In 2006, during Israel’s war on Lebanon William Hague was the Shadow Foreign Secretary. He had the temerity to use the word “disproportionate” when describing Israel’s military actions. A leading Zionist hit out at Hague and told The Spectator that his words comments were “not merely unhelpful” but “downright dangerous.” This was enough to secure a solemn undertaking from Hague’s boss Cameron that the ‘d’ word would not be used again. Suspicions regarding Hague still lingered, however, and in 2008 he was grilled by arch-Zionist journalist Danny Finkelstein at the Conservative Friends of Israel annual bash. “Are you a Zionist ?” he was asked. A discomfited and apologetic Hague had to agree. Later that year when Israel launched Operation Cast Lead against Gaza, the ‘d’ word did not pass his lips.
In the run up to the general election of 2010, the dramatic rise in popularity of Lib-Dem leader Nick Clegg posed a similar problem. Hadn’t he criticised Israel for its bombing of civilians in Gaza? Couldn’t he be in the next government, maybe even Foreign Secretary? Clegg would have to explain himself. Backtracking feverishly, he duly did so in the Jewish Chronicle saying his comments were made because of his genuine concern that Israel’s actions ran “counter to its best interests” – no mention of the interests of the people of Gaza, the slaughter of innocents and breaches of international law.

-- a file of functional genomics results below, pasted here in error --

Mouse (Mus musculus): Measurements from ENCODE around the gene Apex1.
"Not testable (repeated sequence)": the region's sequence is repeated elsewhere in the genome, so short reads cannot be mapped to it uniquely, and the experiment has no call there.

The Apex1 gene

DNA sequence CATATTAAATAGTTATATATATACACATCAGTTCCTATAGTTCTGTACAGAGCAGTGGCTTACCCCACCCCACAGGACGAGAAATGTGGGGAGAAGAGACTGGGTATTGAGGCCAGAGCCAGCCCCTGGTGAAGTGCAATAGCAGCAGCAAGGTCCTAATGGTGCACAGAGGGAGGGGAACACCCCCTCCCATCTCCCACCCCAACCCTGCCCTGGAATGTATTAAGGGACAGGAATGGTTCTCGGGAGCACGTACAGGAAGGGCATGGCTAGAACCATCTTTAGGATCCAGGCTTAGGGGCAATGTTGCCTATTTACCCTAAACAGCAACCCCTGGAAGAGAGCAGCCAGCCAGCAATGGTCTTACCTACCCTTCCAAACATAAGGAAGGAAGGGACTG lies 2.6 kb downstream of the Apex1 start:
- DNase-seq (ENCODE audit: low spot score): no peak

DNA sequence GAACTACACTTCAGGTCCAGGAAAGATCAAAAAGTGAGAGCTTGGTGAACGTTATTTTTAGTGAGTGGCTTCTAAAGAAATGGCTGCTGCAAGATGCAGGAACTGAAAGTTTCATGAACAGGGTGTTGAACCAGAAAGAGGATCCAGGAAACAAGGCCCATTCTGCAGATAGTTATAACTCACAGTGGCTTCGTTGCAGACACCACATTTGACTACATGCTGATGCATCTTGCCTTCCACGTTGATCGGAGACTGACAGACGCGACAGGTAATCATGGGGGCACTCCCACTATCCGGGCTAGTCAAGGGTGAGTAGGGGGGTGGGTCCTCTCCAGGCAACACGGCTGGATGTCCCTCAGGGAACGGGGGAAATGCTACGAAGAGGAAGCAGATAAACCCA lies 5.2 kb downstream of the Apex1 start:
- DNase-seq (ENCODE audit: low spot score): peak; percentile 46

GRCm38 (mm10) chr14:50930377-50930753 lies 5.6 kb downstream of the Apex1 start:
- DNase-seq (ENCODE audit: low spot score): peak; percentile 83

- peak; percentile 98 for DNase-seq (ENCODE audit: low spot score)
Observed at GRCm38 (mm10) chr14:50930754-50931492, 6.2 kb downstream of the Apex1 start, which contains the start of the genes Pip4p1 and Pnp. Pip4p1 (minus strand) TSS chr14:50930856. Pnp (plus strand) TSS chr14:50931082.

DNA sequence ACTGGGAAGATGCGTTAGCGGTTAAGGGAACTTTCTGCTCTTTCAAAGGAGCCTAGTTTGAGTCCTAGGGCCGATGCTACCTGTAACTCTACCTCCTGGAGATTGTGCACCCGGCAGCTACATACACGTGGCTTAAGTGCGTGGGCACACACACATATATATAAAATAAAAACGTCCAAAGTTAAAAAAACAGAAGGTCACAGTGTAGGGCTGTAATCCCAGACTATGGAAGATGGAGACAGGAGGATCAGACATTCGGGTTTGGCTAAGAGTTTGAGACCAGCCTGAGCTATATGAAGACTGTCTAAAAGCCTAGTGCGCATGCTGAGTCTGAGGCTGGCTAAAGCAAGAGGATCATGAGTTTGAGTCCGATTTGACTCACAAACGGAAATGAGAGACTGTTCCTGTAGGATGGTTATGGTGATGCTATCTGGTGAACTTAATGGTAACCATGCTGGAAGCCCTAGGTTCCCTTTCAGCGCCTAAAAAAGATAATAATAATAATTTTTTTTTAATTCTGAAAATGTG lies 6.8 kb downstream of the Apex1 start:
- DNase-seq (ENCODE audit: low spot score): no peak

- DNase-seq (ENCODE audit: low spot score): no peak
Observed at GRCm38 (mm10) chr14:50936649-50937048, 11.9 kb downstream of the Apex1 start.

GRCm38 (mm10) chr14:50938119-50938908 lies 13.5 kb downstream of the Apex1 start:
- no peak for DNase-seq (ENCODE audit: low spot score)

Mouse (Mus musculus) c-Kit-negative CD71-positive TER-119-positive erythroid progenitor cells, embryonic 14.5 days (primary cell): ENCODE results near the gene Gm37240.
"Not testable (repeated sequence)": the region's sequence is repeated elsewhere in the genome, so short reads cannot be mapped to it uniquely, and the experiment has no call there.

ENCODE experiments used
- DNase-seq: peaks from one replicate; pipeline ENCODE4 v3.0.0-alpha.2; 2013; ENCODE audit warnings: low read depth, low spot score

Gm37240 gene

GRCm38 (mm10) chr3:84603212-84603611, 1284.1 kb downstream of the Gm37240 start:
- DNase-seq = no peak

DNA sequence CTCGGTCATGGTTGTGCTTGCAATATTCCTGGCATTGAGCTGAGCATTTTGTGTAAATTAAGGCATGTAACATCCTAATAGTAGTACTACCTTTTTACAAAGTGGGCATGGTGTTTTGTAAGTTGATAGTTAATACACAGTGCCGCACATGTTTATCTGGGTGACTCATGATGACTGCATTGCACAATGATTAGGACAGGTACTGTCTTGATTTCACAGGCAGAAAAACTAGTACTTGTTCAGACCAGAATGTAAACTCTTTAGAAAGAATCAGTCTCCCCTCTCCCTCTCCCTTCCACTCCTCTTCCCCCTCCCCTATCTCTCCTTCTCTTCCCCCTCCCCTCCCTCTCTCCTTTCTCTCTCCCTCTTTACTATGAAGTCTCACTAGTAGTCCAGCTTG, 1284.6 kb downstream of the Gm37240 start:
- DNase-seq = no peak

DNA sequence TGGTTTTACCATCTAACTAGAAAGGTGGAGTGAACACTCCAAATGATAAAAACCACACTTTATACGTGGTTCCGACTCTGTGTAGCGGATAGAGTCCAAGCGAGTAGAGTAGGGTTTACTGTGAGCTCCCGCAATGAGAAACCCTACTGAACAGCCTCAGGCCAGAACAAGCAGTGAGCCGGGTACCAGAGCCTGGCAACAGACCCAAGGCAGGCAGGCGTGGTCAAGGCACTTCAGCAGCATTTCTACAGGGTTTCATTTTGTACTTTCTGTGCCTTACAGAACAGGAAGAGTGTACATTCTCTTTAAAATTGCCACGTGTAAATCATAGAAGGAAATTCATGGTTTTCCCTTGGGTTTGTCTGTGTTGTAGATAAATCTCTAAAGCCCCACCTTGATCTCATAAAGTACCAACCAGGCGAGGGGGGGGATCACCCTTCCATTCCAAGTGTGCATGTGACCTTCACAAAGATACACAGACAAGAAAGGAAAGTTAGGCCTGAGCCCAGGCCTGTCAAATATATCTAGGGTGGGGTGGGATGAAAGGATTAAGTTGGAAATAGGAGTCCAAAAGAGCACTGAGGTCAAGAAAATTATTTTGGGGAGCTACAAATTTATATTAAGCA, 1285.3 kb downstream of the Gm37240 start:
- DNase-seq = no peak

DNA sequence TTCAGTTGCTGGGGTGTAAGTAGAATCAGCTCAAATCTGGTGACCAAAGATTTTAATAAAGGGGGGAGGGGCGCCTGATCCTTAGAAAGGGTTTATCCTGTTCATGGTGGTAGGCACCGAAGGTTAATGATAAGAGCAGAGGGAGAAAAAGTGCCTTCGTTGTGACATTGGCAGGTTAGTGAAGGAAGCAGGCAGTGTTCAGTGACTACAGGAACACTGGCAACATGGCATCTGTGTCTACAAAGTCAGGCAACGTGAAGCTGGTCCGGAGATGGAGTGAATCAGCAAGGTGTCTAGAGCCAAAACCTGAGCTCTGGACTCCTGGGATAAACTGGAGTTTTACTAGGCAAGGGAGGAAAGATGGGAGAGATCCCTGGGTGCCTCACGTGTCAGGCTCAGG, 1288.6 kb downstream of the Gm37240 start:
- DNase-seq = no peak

But what now? Opinion in the UK has shifted decisively away from blind acceptance of anything Israel does. The politicians, fed up no doubt with Netanyahu’s lies, here have tagged along, perhaps seeing for the first time that the UK’s interests do not automatically coincide with those of Israel. Aware too that the ‘peace process’ is just that – a process, with no end in sight and that supporting Israel’s policies of grabbing as much land as possible from the Palestinians is inherently dangerous to Britons.
An exchange in the House of Commons on Monday 14th is indicative of the changes. During Prime Minister’s Questions the following exchange took place;
Sir Gerald Kaufman (Labour) Will the right honourable gentleman join me in condemning utterly the slaughter inflicted on the Fogel family in a West Bank settlement over the weekend? Does he agree that no response to that savagery could be more futile than the building of further settlements, and the only way to stop this useless slaughter of innocent people – both Jews and Palestinians – is for Israel to sit down and talk?
The Prime Minister: The right honourable Gentleman is entirely right. Like others I read about the case over the weekend and found what happened extremely disturbing. Anyone who has been to Jerusalem and seen the settlement building, particularly around East Jerusalem, can understand why the Palestinians feel so strongly about building on their land. There is a danger of the two-state solution being built away if we are not careful. That is why this Government has always taken a strong view about the settlements.
It is hard to imagine a British PM speaking this way in the past, especially so soon after an event such as the massacre in Itamar colony. The times certainly are a-changing and Zionists are scared.
– R. Taylor contributed this article to PalestineChronicle.com.